Not only are young adults watching less minutes of TV per view, there are also less young adults watching TV per week. By the end of 2015, TV was only able to reach 75% of 18-34-year-olds as compared to the 86% average including all adults (Marketing Charts). The contrast in reach by young adults shows that TV is in declining by generation. Moreover, as the trendsetting generation, the decline of TV in young adults may also be an early indication of decline in traditional television’s reach to older adults.

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6. 60% of people prefer online video platforms to live TV.

Live TV, once consumed exclusively on traditional television, held high appeal for advertisers looking to capitalize on the urgency of new content. Now, these live broadcastings can be streamed online on a variety of social media platforms, most significantly on YouTube and Facebook. This availability contributes to how 6 out of 10 people prefer online video platforms to provide live televised content than traditional TV channels (Think with Google). Marketers have several pathways to advertise alongside live TV now, and should follow how the majority of people are consuming live content to yield the best results.

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7. YouTube boosts advertising reach for broadcast TV by almost 60%.

Not only has advertising on broadcast TV been in decline, but it still has to be supplemented with advertising on online video. For instance, businesses that advertised on prime time broadcast TV increased their reach by 59% in 18-49 year olds in 2015 by also advertising on YouTube (Think with Google). YouTube’s reach to a younger, wider audience is unmatched by the reach of TV. In fact, YouTube reaches more 18-49-year-olds on mobile alone than any broadcast or cable TV network (YouTube).

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8. Millennials watch nearly 50% less TV than adults 35+.

Most of today’s social media platforms are pushing to create their own content to rival TV content. The availability of new content on a popular online platform has led to millennials watching 47% less TV than adults over the age of 35 (Think with Google). With a diminishing audience watching TV, advertisers should begin to look to other forms of media and other forms of content to promote their businesses.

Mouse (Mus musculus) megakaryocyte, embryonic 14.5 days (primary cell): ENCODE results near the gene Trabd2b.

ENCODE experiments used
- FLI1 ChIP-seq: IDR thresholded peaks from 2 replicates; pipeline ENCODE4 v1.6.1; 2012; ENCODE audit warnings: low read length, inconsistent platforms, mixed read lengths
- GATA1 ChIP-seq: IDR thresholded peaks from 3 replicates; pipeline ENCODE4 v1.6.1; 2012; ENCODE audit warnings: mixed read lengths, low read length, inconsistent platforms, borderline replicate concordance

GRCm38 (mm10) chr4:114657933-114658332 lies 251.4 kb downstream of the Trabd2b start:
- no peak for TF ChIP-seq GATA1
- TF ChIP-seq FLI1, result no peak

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9. "Cord-nevers" represent over 1 out of 10 18-34-year-olds.

Pay-TV penetration is expected to fall to 70% by 2020 from 83% in 2015, largely due to both an increase of US household and a movement towards online content (Deloitte Global). Even though the number of households is increasing, the number of people adopting a pay-TV subscription is declining. Astonishingly, more than 1 out of 10 18-34-year-olds are "cord-nevers," or have never had a pay-TV subscription (Deloitte Global). These statistics show that the newest households are not paying for subscriptions, ultimately leading to a decline in traditional TV penetration and TV advertising.

10. By 2025, 50% of viewers 32 and younger will not subscribe to a paid TV service.

The relevance of pay-TV is diminishing amidst online video viewing options. The majority of millennials will not subscribe to a pay-TV service within the next 10 years according to a Forrester study of 32,000 U.S. adults published in Adweek. Additionally, "cord-cutters" (those who once had TV subscriptions and have since forgone the service) have now been surpassed by "cord-nevers" (people who have never paid for a TV subscription). 

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October 25, 2016 By Mediakix Team